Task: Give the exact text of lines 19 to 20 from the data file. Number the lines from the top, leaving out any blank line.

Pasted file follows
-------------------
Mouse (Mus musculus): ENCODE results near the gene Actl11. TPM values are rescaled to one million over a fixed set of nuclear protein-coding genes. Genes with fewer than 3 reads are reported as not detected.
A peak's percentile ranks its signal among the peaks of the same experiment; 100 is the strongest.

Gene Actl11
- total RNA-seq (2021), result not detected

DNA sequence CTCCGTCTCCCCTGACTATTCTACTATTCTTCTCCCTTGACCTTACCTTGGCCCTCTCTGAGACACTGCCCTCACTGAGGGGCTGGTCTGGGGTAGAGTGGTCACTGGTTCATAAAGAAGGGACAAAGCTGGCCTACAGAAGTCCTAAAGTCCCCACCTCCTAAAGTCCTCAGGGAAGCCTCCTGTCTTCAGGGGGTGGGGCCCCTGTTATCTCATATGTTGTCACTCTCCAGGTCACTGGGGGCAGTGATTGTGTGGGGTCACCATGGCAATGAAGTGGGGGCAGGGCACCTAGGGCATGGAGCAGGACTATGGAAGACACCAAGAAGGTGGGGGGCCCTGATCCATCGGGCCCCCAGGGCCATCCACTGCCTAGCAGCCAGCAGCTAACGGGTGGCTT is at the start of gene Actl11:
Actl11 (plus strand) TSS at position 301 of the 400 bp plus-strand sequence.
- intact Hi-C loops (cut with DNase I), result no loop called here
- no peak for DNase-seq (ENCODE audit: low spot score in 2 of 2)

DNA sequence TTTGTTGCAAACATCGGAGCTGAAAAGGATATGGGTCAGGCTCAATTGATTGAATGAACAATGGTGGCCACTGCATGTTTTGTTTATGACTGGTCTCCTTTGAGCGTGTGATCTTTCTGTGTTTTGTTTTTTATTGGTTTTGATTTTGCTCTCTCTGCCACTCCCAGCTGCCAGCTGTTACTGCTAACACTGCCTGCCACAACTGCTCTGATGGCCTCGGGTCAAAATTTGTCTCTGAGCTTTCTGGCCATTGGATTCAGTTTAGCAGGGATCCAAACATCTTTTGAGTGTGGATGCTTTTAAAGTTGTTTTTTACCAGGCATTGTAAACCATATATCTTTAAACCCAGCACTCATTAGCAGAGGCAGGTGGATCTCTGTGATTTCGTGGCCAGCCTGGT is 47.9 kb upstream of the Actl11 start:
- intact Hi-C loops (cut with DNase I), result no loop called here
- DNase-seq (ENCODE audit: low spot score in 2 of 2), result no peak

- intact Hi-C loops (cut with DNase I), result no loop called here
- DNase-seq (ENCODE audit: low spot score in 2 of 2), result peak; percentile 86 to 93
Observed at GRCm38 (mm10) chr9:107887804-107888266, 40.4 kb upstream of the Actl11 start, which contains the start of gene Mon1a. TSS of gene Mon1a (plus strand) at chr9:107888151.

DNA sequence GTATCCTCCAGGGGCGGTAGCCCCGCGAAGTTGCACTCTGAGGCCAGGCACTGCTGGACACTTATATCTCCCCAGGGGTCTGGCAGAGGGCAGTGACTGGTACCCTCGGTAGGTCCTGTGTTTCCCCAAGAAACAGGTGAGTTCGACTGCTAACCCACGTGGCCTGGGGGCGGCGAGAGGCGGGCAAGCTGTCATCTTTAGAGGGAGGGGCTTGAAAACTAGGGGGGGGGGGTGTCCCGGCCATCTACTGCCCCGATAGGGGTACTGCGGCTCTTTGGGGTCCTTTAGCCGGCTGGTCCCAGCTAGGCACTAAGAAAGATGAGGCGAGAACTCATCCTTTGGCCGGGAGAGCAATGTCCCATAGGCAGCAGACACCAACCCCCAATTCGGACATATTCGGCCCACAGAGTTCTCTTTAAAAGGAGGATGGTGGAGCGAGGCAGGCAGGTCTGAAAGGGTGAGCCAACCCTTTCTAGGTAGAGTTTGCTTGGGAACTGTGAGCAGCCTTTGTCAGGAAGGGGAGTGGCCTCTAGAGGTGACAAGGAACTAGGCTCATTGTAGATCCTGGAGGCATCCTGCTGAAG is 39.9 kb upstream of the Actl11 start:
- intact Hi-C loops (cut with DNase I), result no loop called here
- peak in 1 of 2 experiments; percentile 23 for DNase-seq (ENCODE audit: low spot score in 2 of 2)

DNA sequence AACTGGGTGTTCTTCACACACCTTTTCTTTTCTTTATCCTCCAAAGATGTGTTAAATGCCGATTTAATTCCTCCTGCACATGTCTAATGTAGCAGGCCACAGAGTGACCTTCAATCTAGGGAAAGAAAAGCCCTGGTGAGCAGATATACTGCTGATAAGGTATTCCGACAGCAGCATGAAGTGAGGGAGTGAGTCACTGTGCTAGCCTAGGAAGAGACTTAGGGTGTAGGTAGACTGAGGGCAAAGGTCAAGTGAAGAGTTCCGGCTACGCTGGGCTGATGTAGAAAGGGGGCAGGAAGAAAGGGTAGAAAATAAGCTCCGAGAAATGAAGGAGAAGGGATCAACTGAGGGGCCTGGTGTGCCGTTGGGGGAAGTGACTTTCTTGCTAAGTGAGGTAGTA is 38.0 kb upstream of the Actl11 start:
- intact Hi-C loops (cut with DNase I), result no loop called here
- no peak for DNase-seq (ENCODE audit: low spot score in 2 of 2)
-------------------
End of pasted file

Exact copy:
- intact Hi-C loops (cut with DNase I), result no loop called here
- no peak for DNase-seq (ENCODE audit: low spot score in 2 of 2)